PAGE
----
J. Pourreza , A.H. Samie and E. Rowghani
  The influence of enzyme supplementation on performance and digestibility of dry matter and protein in young broiler chicks was examined for a diet based on triticale supplemented with different levels of enzyme. In a completely randomized design, two hundred d-old chicks (Ross strain) were divided into 20 groups, ten chicks per group. A basal diet containing 65% triticale was supplemented with zero, 100, 200, 400 and 800 g/kg enzyme and given to four replicates for 21 days. Added enzyme (xylanase) improved (P< 0.05) body weight, body weight gain, feed intake and feed conversion ratio. Apparent digestibilities of energy and protein were increased (P< 0.05) due to supplemental enzyme. Non-significant improvement was observed in protein and energy efficiencies by the addition of enzyme. All improvements had a similar trend and were the highest at 200 g/kg enzyme supplementation. Higher levels of enzyme had no beneficial effect on measured criteria. The results indicated that the nutritional value of cereal grains such as triticale can be improved by supplemental enzyme containing mainly xylanase to the diet of young broiler chicks.
  A. Nouri Moghadam , J. Pourreza and A.H. Samie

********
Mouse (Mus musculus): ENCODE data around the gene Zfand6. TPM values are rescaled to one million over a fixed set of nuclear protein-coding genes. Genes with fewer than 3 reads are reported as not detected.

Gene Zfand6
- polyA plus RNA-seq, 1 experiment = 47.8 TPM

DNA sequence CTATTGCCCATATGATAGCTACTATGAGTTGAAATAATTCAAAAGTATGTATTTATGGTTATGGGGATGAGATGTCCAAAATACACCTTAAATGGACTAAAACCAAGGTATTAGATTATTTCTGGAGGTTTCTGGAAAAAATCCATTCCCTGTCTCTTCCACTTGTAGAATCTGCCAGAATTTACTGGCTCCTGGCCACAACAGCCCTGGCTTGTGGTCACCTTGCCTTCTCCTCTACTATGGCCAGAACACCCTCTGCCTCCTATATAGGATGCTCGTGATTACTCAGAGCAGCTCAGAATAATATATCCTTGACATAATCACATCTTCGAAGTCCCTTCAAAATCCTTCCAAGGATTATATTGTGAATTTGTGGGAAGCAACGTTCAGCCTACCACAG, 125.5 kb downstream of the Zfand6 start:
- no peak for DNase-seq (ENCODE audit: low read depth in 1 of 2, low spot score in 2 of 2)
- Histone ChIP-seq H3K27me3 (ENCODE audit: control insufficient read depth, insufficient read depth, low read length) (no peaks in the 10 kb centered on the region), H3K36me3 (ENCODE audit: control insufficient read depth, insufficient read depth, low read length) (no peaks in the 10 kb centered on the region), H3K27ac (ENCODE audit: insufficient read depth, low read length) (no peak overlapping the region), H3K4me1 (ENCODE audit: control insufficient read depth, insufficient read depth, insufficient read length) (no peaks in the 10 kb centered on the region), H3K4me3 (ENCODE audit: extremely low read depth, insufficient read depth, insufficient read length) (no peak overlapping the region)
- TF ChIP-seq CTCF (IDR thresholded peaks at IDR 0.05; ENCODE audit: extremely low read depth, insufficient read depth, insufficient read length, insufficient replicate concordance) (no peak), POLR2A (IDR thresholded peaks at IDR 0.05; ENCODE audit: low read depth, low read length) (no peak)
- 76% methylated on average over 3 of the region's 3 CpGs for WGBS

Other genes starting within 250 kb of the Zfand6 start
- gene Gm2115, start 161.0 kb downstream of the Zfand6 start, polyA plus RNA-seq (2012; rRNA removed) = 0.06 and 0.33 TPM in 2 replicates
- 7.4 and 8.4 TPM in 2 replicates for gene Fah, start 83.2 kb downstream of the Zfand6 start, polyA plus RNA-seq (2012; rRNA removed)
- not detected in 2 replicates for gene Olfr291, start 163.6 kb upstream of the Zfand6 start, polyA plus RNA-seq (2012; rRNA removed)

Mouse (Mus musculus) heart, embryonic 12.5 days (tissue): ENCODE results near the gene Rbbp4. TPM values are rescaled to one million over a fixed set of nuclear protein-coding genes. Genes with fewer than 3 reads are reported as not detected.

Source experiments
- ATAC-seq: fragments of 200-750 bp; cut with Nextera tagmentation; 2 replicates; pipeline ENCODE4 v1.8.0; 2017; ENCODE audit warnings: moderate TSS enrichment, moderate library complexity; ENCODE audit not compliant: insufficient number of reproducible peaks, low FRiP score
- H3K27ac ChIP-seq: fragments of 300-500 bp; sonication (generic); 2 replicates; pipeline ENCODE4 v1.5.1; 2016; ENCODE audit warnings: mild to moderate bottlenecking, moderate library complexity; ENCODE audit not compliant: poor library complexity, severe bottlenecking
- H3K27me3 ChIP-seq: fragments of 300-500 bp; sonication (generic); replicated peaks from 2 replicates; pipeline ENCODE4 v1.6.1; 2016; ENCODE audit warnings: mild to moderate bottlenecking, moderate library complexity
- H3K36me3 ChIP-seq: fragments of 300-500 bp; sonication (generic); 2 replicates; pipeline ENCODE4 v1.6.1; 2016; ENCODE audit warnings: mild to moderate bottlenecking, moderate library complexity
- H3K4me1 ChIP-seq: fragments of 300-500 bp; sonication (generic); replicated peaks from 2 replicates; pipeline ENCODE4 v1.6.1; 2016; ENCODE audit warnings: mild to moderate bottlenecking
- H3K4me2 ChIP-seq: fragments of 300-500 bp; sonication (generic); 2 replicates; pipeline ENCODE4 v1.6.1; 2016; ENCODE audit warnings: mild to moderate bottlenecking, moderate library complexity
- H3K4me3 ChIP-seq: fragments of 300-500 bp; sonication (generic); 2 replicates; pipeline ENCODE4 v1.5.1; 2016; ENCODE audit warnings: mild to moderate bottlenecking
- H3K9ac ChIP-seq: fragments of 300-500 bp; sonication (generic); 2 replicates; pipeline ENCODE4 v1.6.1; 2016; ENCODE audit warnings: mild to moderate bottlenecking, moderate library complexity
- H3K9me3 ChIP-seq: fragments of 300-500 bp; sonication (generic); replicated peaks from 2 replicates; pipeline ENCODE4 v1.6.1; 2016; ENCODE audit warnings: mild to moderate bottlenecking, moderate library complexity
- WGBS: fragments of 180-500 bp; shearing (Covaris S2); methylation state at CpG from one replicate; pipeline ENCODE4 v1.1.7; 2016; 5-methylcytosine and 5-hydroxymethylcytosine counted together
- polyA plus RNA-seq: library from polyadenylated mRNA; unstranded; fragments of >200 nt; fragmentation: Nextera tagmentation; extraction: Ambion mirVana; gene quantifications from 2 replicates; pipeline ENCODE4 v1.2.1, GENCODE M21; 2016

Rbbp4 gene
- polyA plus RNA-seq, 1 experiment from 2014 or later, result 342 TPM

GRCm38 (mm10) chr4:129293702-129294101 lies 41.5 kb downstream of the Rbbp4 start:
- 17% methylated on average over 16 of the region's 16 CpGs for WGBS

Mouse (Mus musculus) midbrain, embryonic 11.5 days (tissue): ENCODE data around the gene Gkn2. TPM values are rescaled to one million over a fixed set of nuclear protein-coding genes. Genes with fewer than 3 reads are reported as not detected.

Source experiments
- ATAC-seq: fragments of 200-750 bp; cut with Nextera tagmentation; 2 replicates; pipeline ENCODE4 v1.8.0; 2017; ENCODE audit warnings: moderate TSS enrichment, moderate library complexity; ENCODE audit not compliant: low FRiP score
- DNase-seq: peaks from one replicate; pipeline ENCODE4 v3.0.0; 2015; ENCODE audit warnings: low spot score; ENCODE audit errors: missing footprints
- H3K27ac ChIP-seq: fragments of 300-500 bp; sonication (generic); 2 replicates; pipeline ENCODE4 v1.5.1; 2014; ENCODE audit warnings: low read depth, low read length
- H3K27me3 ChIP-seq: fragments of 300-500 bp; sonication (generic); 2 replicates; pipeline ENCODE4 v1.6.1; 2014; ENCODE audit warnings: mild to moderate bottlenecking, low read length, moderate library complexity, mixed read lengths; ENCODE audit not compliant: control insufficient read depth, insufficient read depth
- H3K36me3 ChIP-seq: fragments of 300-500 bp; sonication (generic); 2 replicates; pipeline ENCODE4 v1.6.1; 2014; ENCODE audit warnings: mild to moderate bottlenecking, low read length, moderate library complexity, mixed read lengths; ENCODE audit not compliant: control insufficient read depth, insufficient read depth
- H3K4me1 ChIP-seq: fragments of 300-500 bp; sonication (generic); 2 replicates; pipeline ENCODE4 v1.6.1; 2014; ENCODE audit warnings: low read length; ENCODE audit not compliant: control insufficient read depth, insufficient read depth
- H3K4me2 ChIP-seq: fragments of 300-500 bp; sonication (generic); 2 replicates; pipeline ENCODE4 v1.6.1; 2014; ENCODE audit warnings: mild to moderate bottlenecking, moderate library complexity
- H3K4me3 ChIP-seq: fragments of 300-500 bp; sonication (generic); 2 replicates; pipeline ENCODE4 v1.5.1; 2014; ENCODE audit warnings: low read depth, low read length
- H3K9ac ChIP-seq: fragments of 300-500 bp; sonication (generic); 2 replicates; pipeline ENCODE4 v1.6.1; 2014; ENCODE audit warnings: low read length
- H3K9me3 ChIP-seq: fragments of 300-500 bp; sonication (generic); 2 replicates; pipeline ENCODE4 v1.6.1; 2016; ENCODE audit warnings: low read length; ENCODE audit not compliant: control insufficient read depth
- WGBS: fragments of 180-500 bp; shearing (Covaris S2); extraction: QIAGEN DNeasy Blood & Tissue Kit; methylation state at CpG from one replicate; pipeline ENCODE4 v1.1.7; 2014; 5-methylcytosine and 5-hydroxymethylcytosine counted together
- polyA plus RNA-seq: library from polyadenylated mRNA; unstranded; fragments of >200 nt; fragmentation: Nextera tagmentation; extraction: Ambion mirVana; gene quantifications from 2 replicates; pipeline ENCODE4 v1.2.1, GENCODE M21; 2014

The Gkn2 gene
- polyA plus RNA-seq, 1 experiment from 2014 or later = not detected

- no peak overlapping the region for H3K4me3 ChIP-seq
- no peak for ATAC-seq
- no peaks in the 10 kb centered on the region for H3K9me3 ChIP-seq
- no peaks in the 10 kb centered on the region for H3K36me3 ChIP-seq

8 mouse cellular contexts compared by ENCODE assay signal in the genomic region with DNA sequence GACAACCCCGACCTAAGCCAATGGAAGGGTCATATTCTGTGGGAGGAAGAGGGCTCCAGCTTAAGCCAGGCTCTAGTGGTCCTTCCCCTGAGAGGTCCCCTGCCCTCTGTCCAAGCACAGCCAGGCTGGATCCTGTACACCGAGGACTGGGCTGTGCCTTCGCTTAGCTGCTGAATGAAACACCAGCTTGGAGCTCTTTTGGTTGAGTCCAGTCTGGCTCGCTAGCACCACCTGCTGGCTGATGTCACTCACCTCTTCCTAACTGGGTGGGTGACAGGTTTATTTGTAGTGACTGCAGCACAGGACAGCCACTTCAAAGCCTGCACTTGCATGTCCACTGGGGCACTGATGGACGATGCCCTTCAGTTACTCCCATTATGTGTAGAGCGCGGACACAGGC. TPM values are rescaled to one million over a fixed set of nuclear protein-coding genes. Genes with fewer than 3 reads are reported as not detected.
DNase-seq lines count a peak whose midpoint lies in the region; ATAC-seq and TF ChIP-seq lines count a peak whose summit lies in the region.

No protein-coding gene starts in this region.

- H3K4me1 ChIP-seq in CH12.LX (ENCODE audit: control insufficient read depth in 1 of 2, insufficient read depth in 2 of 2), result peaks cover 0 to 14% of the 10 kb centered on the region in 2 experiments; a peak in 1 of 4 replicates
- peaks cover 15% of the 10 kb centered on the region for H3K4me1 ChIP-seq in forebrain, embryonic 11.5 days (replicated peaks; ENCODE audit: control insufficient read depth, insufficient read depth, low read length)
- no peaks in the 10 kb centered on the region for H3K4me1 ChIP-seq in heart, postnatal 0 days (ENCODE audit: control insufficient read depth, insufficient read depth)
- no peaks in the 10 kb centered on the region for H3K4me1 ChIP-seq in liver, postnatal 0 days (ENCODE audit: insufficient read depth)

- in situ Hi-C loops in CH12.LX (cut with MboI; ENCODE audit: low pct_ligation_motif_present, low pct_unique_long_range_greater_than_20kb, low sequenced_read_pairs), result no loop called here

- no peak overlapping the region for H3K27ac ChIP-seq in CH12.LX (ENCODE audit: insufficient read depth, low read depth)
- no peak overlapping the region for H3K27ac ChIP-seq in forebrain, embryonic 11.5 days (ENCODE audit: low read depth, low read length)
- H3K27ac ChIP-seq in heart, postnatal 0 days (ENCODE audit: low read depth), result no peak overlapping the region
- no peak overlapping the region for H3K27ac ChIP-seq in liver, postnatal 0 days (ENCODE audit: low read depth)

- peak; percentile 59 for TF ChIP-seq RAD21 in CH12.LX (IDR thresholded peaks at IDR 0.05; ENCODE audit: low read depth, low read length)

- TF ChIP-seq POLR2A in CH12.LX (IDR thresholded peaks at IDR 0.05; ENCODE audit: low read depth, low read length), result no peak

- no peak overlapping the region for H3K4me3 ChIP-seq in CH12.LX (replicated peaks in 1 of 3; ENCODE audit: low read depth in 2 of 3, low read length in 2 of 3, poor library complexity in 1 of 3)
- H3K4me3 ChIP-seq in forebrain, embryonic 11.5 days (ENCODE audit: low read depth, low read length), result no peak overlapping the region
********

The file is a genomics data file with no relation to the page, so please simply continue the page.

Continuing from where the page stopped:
The present experiment was carried out on 405 broiler chicks (Arian strain) over a period of two weeks (from 8 to 21 days of age) to investigate the effects of different levels of dietary citric acid and phosphorus on calcium and phosphorus requirements in broiler chicks and on their performance. The experiment was a 3 x 3 factorial one including three levels of zero, 1.5 and 3% citric acid as well as three levels of 0.3, 0.35 and 0.4%, respectively dietary phosphorus in a completely randomized design. Thus, 9 experimental diets were prepared, each of which was randomly administered to three groups of the chicks (three replications for each diet). The effects of different levels of citric acid and phosphorus as well as their interactive effects on body weight, daily feed consumption, feed conversion efficiency, feed/gain ratio, weight percentage of body parts, percentage of bone ash, calcium and phosphorus percentages in bone ash and plasma inorganic phosphorus and calcium were assessed and determined. The results showed that the effects of different levels of citric acid on body weight (p<0.05), feed consumption, calcium and phosphorus concentrations in bone ash and plasma (p<0.01) were significant but that they had no significant effects on bone ash percentage, feed conversion efficiency and feed/gain ratio. The effects of different levels of phosphorus on body weight, daily feed consumption, bone ash percentage, plasma calcium and phosphorus percentages (p<0.01) and bone ash phosphorus percentage (p<0.05) were significant while no significant effects were observed in the case of feed conversion efficiency, feed/gain ratio and plasma calcium. The interactive effects of citric acid and phosphorus on 21-day body weight, bone ash percentage (p<0.05), feed consumption, bone ash calcium percentage, bone ash phosphorus percentage (p<0.05), plasma phosphorus and calcium (p<0.01) were significant while they had no significant effects on other parameters measured. From the results obtained, it seems that citric acid plays a role in calcium and phosphorus utilized by poultry and may increase the absorption of these minerals.